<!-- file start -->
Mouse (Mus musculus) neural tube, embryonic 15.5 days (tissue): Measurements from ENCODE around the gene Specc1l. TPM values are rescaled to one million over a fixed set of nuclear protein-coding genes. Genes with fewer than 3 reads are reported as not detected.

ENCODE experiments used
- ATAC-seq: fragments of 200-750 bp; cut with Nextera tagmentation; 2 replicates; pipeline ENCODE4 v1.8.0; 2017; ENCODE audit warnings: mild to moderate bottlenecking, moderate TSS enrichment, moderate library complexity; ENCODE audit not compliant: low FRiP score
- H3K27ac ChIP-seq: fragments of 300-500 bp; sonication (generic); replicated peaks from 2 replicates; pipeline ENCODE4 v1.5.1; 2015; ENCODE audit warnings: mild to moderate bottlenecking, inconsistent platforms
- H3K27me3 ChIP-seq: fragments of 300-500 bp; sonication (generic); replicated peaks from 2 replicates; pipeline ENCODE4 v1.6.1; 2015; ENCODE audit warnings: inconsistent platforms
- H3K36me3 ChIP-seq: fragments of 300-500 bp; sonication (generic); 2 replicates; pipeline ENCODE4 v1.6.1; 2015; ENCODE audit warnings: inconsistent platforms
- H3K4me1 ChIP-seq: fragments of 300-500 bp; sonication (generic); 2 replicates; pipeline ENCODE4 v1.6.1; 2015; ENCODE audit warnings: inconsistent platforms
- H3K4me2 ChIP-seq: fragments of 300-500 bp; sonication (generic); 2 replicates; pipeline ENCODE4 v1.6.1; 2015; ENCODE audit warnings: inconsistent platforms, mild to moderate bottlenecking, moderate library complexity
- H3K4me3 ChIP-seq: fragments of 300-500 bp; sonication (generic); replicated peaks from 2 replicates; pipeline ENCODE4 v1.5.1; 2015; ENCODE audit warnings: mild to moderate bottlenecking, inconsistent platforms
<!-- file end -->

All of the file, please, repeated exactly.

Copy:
Mouse (Mus musculus) neural tube, embryonic 15.5 days (tissue): Measurements from ENCODE around the gene Specc1l. TPM values are rescaled to one million over a fixed set of nuclear protein-coding genes. Genes with fewer than 3 reads are reported as not detected.

ENCODE experiments used
- ATAC-seq: fragments of 200-750 bp; cut with Nextera tagmentation; 2 replicates; pipeline ENCODE4 v1.8.0; 2017; ENCODE audit warnings: mild to moderate bottlenecking, moderate TSS enrichment, moderate library complexity; ENCODE audit not compliant: low FRiP score
- H3K27ac ChIP-seq: fragments of 300-500 bp; sonication (generic); replicated peaks from 2 replicates; pipeline ENCODE4 v1.5.1; 2015; ENCODE audit warnings: mild to moderate bottlenecking, inconsistent platforms
- H3K27me3 ChIP-seq: fragments of 300-500 bp; sonication (generic); replicated peaks from 2 replicates; pipeline ENCODE4 v1.6.1; 2015; ENCODE audit warnings: inconsistent platforms
- H3K36me3 ChIP-seq: fragments of 300-500 bp; sonication (generic); 2 replicates; pipeline ENCODE4 v1.6.1; 2015; ENCODE audit warnings: inconsistent platforms
- H3K4me1 ChIP-seq: fragments of 300-500 bp; sonication (generic); 2 replicates; pipeline ENCODE4 v1.6.1; 2015; ENCODE audit warnings: inconsistent platforms
- H3K4me2 ChIP-seq: fragments of 300-500 bp; sonication (generic); 2 replicates; pipeline ENCODE4 v1.6.1; 2015; ENCODE audit warnings: inconsistent platforms, mild to moderate bottlenecking, moderate library complexity
- H3K4me3 ChIP-seq: fragments of 300-500 bp; sonication (generic); replicated peaks from 2 replicates; pipeline ENCODE4 v1.5.1; 2015; ENCODE audit warnings: mild to moderate bottlenecking, inconsistent platforms